Take a look at the poem at the beginning of Chapter 2. It says, in part, "Two cities remained to contest the Malazan onslaught. One stalwart, proud banners beneath Dark's powerful wing. The other divided--without an army, bereft of allies--The strong city fell first."

Pale being the first city and Darujhistan the second.


Antonis (antonakis) | 43 comments Great observations on both accounts! Especially about Grallin's gardens, I went over this part without giving it much notice, thinking it sounded important but didn't make much sense for that moment.


Helen Me too Antonis, I remember thinking that Apsalar was being seer-like but not linking it to Gardens.


message 18: by Kathi, Moderator & Book Lover (new) - rated it 5 stars

Kathi | 3148 comments Mod
I also think, though not explicitly stated anywhere, that the title also has some reference to Moon's Spawn. Did that structure come from the moon? We know its inhabitants are not of this world.


message 19: by Chris, Moderator (new) - rated it 4 stars

Chris (heroncfr) | 513 comments Mod
I read this for the first time a year ago; just decided it was time to tackle BotF. At the time, this book almost did me in -- so many different characters, races, ideas that I started getting frustrated with the author (really? another race? can't we just get on with the ones we already have?!). I've really enjoyed this re-read, though. The characters, particularly the Bridgeburners and Kruppe, are engaging. The idea of a creepy puppet wizard is unique, but I have to say that I'm glad he's gone. The comment about Grallin's gardens on the moon also struck me this time, I hadn't caught it the first time around. I find myself looking forward to the rest of the series -- I hope to make it past book 3 this time.

And so it begins ....


Maggie K | 298 comments Kathi wrote: "I also think, though not explicitly stated anywhere, that the title also has some reference to Moon's Spawn. Did that structure come from the moon? We know its inhabitants are not of this world."

nope, but RAFO!


message 21: by Tani (new) - rated it 4 stars

Tani | 132 comments Just finished! I was very happy with the ending. So much action and drama happened in the final third of the book that it really made up for the slower start that I had with it. I'm still not a big fan of how often the perspective changes, but I did grow fond of all the different characters.

One thing that I do hope gets better as the series progresses is the characterization. Sometimes I felt like the conversations and realizations that the characters had came out of left field. I'd like to see a little bit of a smoother flow develop that way as the books progress.

Still, I was very happy with the book, and I'm really looking forward to book 2, although I'll be squeezing some other stuff in between. And I'm glad to be reading this with other people. It definitely helps with picking up on some of the nuances, like the title. I never would have connected that conversation with the title!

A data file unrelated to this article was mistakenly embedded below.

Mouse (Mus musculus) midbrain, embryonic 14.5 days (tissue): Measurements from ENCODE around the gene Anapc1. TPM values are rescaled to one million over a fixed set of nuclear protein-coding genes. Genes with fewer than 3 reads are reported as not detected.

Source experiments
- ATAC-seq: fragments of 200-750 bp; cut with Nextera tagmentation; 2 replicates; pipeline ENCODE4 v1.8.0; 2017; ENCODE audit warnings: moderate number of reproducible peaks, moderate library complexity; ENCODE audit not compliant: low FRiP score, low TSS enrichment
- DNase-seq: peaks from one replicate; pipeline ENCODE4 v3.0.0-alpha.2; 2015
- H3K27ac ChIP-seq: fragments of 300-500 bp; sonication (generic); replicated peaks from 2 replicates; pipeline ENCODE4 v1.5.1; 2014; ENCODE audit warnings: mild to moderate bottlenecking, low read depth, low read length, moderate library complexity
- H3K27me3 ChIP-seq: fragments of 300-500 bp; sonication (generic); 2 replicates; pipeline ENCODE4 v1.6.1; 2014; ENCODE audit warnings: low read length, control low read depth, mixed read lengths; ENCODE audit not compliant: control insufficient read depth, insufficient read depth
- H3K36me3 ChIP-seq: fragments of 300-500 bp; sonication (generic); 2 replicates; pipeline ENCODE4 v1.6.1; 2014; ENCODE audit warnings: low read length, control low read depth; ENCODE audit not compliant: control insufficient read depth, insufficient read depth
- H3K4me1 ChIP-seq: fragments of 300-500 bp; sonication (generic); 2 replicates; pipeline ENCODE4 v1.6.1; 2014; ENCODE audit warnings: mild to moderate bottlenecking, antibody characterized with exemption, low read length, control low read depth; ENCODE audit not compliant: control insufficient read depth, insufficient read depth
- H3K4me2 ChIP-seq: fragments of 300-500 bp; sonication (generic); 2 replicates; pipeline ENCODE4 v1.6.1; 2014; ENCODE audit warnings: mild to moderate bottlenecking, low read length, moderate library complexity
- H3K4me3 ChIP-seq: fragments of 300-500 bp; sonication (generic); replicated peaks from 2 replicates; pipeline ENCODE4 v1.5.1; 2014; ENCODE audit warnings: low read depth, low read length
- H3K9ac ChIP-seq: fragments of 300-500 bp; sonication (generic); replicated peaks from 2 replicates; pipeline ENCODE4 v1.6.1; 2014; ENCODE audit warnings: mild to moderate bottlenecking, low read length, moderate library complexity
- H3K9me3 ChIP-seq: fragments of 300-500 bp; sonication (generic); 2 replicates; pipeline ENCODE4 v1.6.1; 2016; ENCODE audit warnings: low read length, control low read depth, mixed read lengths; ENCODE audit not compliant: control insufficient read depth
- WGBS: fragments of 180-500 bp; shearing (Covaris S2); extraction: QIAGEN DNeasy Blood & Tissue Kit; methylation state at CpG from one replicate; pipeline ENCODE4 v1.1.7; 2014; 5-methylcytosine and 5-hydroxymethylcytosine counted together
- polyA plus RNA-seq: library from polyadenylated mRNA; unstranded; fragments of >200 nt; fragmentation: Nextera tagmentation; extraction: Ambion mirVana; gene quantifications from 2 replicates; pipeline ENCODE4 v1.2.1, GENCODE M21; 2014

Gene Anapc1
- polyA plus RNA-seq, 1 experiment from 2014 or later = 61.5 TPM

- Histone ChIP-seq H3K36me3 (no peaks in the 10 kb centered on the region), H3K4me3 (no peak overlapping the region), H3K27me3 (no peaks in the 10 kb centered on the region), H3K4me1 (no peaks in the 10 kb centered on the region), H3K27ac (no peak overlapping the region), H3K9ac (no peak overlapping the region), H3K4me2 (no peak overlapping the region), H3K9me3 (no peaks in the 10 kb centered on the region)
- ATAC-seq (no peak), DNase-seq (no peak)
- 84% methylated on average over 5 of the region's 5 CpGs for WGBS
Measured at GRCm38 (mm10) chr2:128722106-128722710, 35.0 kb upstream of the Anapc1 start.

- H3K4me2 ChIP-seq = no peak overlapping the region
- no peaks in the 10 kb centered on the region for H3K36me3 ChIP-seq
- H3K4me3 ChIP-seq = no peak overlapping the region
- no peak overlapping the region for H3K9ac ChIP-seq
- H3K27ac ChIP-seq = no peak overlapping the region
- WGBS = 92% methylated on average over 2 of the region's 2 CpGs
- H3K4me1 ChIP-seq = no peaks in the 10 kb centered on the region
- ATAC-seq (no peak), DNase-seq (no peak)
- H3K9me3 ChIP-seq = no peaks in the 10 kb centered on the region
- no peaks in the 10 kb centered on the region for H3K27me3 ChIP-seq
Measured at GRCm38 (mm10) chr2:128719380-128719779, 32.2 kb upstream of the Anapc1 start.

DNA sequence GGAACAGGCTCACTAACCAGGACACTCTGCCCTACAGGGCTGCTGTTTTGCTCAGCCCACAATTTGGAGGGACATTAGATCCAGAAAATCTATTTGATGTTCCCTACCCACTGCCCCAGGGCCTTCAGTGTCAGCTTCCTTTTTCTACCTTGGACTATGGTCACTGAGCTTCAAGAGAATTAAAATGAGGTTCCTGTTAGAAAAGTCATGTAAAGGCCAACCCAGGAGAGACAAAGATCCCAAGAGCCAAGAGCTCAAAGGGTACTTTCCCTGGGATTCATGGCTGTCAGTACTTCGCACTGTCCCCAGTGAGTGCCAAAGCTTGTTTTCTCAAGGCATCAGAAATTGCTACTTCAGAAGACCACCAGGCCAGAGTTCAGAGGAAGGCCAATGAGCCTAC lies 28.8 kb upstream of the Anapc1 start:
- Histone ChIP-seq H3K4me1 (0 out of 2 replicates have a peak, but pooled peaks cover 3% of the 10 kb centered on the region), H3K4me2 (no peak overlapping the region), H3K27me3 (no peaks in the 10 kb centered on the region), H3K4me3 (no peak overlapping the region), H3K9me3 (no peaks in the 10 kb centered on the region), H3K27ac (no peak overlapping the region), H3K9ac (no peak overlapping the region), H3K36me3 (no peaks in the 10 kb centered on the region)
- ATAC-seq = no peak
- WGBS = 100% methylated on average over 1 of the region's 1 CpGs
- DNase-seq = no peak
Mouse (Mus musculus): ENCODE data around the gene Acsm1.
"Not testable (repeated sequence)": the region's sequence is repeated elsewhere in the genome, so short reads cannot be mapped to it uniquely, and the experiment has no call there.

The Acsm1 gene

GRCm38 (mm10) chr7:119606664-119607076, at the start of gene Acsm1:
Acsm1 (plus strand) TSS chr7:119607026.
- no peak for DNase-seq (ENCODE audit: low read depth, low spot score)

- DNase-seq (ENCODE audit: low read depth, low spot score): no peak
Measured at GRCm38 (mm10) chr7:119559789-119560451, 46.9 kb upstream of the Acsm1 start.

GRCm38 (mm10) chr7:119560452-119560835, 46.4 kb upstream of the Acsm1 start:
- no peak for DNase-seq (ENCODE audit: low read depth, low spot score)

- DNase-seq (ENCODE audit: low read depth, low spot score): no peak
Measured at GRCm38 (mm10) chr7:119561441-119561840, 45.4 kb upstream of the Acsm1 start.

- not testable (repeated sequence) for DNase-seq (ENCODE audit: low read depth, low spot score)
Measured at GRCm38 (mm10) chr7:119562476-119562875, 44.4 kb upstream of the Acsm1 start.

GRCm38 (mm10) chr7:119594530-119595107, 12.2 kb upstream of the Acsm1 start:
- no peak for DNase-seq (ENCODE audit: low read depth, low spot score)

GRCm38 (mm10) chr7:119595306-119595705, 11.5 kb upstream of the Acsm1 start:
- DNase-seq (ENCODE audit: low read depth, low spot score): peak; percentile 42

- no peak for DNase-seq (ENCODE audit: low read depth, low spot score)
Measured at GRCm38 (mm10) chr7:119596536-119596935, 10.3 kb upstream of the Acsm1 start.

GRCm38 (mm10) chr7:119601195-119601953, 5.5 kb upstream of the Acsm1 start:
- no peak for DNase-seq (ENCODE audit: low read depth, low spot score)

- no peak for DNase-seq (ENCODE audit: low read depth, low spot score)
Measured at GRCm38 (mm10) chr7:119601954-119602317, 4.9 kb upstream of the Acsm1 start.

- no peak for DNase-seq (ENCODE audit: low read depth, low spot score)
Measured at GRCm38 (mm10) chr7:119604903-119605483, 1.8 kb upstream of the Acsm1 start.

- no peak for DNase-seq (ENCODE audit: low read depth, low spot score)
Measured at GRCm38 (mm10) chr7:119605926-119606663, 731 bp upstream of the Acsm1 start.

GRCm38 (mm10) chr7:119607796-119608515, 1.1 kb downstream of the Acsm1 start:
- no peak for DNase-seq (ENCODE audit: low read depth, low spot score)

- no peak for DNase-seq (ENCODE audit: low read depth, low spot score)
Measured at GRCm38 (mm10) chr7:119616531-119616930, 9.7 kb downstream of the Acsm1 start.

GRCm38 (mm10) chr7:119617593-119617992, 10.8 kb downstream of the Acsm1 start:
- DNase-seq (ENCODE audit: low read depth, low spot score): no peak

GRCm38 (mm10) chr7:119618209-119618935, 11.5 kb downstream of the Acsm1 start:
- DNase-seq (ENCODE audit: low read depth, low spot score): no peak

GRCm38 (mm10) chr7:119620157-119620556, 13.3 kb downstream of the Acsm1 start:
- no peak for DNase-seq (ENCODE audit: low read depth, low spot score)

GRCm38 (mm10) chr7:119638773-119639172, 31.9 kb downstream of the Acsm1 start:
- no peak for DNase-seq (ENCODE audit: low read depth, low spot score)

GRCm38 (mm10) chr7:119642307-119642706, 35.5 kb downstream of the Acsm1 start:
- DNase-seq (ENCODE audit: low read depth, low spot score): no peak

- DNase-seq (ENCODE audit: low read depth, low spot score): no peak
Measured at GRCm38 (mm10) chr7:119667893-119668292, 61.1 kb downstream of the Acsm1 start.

Xan  Shadowflutter (shadowflutter) | 24 comments Just finished and loved it. Getting Deadhouse Gates tomorrow.

I had originally thought Anomanda Rake might represent evil because he is referred to as the Son of Darkness (a name he does not like). But darkness and light are ambiguous here -- the demon lord used light -- and after listening to Rake confide in Baruk about his wishes, desires, and his sadness, I find I like him a great deal. Looking forward to seeing more of him.

I also hope to see more of Kruppe, whose power is still a mystery to me. Having someone refer to themselves in the third person usually fails to grab me, but in this case, given Kruppe's (projected) persona, I think the third person fits him perfectly.

Wondering what will happen to Rallick and Vorcan now that they have entered the Pillar of Innocence.

And I'm also very interested in Quick Ben's history. He opened seven warrens. Wow!

Still don't understand the relationship between Elder Gods, Modern Gods, Ascendants, and mages. I'm guessing Elder Gods are the gods of the peoples who once populated the earth. Does that make Rake an elder god? Where does he fit in?

Are Ascendants modern gods or are they on their way to becoming gods?

And are any of the gods really gods or just called gods because of the powerful warrens they control?

So many questions.


See you in book 2 discussions.


message 23: by John (new) - rated it 4 stars

John | 15 comments Xan, you should already know what Maggie's going to say: RAFO! :)

You'll see plenty more of Rake, and after you polish off the 10 books of the MBotF, there's a trilogy in-progress from Erikson that goes way back in the world's history to focus on the Tiste (particularly including Anomander) and the Elder Gods.

But anyway, pretty much all of your questions are answered eventually. With regard to the gods, I was struck by your question "are any of the gods really gods or..." because, well, what does it mean to be a "real" god? :) Anyway, yeah: RAFO.


Xan  Shadowflutter (shadowflutter) | 24 comments Thanks, John. Good to know those questions will be answered. As to the gods, I'm wondering if they can truly die, nothing more than that. I guess that's my definition of god here :-) The twins certainly seemed to fear the sword and the hounds. K'ruk (?) seems to have died in the sense that he no longer matters -- no people who believe in him. Just thinking out loud.

The trilogy sounds like something I will be reading.

And, yes, I will RAFO.


Xan  Shadowflutter (shadowflutter) | 24 comments I wanted to add that Rake has his own moral code, and it seems founded on what others might call honor. I'm thinking of the way he treats the mages of Pale versus Darujhistan. The mages of Pale abandon their city (and Rake), and look what happens to them. The mages of Darujhistan do not abandon their city and Rake sends Serrat to protect Baruk, and in the middle of fighting the demon lord takes the time to tell Crokus to go help Baruk, because he's rather busy at the moment. Like him or hate him, Rake has a code he lives by and it is not all about himself. At least that is how I see him at this point.


Maggie K | 298 comments yup-it all eventually makes sense, so RAFO